5. Usage

While CPAPs are mostly aligned to sleep disorders and apneas, BiPAP usage takes an all-inclusive form courtesy of the additional perks concerning AHI balance, breathing monitoring, and more.

6. Pricing

The cost of a CPAP machine can range anywhere from $250 to $1,000.

BiPAP machines, on the other hand, carry additional sensors and settings, and their design is more complex than a CPAP machine. Most BiPAP machines cost between $1,000 and $3,000.

Maintenance of CPAP and BiPAP Machines

The water chamber needs to be emptied every day. Wipe the mask and headgear with warm soapy water daily. The filters need to be replaced every 6 months. Change the mask and headgear twice a year. Get a new tube every 1 or 2 years. Replace the humidifier chamber as and when required, generally within 1-3 years.

Upsides and Downsides of CPAP Therapy

Here's the Upsides

1. Improves Life Expectancy 

Sleep apnea can be fatal if neglected. Using a CPAP device can aid you in treating sleep apnea and prevent heart attack and chest pain. It improves the quality of the health system and helps you lead a longer and healthier life.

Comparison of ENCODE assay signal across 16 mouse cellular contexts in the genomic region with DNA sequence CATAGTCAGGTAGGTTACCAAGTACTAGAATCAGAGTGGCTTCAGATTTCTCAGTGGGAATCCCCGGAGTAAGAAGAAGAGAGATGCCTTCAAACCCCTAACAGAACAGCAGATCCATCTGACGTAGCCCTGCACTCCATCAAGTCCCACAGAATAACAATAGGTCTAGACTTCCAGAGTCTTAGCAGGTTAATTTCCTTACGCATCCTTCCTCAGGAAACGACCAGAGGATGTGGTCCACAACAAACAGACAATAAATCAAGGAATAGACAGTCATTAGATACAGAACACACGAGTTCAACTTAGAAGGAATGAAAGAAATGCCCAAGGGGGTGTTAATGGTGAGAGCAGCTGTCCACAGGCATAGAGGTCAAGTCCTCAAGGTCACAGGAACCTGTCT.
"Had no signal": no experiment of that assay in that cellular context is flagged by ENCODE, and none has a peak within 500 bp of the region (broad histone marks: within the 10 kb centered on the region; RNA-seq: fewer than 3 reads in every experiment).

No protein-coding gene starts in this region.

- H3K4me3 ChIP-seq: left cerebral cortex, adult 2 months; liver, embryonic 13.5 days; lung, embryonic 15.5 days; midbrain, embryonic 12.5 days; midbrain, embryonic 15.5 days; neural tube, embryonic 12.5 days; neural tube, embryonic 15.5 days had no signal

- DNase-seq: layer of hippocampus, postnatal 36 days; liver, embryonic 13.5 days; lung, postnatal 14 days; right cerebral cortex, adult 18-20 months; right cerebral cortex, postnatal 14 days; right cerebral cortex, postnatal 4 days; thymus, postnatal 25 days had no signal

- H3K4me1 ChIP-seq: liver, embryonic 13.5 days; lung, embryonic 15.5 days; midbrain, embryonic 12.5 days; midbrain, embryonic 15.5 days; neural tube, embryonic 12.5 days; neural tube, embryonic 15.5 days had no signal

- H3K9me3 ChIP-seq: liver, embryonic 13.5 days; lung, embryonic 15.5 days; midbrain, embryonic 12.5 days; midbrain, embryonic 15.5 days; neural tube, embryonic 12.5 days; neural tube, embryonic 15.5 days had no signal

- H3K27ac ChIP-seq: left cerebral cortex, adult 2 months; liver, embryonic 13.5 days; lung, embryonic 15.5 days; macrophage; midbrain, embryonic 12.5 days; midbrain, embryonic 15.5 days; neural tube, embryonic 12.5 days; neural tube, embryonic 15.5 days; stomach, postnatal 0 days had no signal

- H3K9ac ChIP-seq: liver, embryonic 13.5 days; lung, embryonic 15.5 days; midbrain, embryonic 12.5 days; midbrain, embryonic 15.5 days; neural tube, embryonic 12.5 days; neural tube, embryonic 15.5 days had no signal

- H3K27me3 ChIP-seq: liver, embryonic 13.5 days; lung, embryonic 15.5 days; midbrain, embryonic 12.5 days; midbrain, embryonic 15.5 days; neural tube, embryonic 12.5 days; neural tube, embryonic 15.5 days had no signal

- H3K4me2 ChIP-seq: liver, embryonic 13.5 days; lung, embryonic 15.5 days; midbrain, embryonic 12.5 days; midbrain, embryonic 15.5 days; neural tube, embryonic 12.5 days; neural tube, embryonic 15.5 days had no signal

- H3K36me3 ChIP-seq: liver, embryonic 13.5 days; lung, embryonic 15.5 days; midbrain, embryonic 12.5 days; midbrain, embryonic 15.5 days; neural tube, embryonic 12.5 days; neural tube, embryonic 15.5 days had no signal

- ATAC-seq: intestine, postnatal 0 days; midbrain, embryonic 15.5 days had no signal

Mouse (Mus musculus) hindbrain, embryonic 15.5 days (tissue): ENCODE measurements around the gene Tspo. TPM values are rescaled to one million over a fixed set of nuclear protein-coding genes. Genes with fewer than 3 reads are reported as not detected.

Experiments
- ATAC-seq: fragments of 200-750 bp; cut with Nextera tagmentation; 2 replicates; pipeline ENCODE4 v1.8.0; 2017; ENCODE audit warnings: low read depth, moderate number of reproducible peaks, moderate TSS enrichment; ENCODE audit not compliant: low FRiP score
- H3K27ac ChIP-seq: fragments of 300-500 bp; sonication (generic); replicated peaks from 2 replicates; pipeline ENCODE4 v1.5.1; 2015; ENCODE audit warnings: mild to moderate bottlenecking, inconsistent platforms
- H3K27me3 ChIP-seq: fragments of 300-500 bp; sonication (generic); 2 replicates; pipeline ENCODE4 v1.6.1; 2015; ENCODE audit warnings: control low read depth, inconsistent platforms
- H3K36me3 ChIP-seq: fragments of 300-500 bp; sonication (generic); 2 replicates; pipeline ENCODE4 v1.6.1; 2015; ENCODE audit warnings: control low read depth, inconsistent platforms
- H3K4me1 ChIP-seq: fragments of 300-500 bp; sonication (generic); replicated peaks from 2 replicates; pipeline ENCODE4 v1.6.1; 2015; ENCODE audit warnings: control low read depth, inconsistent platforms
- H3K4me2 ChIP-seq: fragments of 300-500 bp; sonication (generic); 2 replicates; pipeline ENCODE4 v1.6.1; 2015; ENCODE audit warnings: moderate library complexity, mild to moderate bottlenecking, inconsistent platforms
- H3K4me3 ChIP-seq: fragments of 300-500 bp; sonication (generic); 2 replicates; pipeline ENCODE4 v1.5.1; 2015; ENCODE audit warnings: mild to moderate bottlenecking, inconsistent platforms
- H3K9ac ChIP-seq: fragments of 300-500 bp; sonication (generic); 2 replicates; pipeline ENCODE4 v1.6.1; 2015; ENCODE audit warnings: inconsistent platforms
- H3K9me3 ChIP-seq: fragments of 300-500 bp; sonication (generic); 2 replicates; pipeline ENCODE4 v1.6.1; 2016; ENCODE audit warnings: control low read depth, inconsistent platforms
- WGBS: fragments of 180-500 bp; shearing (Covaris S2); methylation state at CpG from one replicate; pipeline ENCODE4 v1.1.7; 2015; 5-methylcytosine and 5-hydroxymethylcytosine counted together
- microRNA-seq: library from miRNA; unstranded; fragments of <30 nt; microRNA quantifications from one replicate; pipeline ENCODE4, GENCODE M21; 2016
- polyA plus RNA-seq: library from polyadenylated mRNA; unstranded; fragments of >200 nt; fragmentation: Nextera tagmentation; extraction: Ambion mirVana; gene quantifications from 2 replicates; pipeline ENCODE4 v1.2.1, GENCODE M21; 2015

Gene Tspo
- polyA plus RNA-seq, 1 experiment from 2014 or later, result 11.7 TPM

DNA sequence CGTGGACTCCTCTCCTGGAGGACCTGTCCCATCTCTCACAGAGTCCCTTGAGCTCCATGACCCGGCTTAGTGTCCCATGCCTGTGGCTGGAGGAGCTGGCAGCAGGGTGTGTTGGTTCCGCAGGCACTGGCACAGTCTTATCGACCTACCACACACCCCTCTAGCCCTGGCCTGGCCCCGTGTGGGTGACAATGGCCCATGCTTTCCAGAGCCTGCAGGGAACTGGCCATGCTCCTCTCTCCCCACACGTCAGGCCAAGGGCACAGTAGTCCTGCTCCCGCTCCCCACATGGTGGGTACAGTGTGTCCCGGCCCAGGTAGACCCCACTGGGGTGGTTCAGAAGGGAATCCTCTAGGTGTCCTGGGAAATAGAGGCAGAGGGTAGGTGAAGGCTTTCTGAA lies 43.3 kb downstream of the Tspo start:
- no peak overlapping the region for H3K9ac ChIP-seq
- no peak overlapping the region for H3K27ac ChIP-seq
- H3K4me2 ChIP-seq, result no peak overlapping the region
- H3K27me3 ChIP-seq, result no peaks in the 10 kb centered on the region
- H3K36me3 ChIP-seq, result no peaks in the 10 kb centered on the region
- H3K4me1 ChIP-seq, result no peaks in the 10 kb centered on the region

2. Better Sleep Cycles

Sleep apnea leads to poor sleep cycles and daytime sleepiness due to lack of sleep at night. But when you use a CPAP machine, your body automatically feels better. It aids you in experiencing better sleep cycles and fixes daytime tiredness.


1. Uncomfortableness

The level of discomfort while wearing the machine is the biggest downside. The disturbance of the mask on the face and strap around the head is indeed not something that people are used to.

2. Noisy Machine

CPAP machines operate at below 30 decibels. However, patients sometimes find it disturbing due to the sound of the motor.

3. Dry Mouth

The machine discharges dry air into the mouth all night. Hence, patients experience dry mouth when they wake up in the morning. This can be prevented by adding a heated humidifier to the machine.

4. Bloating and Gas

The CPAP devices gulp air during the night, which can cause tight bloating and gas. This can be managed by regulating the pressure settings.

Upsides and Downsides of BiPAP Therapy


1. Alternate Airflow

The biggest advantage of BiPAP machines is their ability to supply alternating airflow pressure. The patient can breathe in at a higher pressure level and breathe out against a lower pressure. It can notice the breathing pattern of the patient and then regulates the pressure settings to match the same pattern.